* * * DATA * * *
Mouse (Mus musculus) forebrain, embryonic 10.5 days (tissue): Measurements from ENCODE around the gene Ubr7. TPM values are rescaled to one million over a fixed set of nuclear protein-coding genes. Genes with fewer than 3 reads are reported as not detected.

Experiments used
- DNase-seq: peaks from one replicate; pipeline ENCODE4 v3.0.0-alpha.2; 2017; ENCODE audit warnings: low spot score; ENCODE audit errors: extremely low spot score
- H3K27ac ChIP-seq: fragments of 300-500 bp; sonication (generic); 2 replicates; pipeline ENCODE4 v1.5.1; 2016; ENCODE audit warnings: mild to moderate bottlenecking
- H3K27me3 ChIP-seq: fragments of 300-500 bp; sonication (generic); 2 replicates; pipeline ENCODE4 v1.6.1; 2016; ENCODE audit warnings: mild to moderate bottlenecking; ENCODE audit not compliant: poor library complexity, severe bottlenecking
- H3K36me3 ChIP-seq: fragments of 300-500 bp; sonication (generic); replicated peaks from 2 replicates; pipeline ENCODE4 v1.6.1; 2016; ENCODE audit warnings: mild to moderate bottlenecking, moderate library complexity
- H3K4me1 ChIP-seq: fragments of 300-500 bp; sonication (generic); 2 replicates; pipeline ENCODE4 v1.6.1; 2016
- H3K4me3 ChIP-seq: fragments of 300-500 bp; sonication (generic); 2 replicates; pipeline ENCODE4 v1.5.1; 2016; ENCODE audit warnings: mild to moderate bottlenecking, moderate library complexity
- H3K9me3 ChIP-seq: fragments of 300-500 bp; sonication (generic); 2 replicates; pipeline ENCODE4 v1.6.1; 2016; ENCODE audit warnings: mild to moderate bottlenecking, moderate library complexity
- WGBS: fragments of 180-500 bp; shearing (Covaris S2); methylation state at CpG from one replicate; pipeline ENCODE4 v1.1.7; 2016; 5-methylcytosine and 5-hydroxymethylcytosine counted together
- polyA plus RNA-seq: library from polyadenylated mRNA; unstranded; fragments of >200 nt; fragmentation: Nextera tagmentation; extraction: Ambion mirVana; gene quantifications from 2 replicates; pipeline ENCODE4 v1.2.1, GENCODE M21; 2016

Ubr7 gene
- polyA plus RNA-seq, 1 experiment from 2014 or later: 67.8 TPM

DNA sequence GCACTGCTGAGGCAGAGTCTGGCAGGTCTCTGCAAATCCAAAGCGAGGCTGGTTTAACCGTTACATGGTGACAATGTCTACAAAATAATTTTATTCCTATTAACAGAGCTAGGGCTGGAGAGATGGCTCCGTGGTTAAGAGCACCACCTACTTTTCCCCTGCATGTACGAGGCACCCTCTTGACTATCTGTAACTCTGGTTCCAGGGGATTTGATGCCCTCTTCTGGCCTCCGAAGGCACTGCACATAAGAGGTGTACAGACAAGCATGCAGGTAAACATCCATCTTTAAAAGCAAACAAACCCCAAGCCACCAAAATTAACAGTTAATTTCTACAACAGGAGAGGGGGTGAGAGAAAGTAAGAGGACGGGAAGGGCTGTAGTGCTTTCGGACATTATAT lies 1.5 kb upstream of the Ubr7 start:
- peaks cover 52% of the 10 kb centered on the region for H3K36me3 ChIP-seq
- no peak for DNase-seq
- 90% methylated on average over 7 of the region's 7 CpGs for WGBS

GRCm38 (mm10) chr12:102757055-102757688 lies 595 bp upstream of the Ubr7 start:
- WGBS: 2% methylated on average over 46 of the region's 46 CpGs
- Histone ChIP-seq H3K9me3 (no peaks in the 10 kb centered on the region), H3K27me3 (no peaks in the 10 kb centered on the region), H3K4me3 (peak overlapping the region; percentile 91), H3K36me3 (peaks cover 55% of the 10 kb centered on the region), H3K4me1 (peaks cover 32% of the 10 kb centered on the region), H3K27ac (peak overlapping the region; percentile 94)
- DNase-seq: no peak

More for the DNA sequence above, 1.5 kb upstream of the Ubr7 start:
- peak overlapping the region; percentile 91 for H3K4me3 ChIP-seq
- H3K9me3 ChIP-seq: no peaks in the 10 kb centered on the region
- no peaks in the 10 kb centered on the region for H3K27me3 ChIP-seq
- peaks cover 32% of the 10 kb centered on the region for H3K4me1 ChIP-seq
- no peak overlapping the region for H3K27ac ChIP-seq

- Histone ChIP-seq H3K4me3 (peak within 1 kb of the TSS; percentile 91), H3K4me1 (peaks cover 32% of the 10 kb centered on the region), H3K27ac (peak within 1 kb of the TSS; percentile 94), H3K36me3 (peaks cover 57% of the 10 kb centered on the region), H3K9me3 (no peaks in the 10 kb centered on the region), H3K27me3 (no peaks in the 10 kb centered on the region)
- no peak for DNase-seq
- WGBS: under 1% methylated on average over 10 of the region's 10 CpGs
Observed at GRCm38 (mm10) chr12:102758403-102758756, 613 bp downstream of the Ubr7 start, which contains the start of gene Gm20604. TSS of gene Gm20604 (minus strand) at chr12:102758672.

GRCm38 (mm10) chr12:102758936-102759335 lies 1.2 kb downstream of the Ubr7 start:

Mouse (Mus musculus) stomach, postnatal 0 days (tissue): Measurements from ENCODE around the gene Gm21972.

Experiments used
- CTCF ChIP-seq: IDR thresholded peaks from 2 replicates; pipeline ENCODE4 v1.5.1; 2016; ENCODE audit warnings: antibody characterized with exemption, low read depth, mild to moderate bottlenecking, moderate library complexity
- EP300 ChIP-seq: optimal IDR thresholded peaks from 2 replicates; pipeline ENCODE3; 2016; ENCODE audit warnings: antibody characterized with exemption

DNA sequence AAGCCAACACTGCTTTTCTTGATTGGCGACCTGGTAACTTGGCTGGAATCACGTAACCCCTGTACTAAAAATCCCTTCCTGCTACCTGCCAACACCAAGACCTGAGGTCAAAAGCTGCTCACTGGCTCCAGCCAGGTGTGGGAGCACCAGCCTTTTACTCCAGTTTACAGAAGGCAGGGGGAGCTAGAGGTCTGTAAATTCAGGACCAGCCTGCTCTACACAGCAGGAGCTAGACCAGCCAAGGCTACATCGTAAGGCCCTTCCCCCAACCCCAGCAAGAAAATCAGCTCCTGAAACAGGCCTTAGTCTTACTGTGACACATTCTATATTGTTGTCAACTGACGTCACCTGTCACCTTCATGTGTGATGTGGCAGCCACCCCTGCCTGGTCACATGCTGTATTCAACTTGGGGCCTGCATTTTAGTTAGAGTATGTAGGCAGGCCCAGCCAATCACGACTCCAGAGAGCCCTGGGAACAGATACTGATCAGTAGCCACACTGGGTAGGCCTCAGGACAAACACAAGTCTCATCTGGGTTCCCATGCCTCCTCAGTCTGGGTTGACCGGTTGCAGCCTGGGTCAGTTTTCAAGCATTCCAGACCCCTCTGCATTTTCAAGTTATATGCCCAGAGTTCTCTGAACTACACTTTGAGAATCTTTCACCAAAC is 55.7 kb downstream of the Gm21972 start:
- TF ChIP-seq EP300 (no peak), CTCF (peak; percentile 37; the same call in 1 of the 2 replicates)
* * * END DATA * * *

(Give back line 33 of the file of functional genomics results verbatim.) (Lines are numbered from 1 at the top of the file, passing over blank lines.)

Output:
Mouse (Mus musculus) stomach, postnatal 0 days (tissue): Measurements from ENCODE around the gene Gm21972.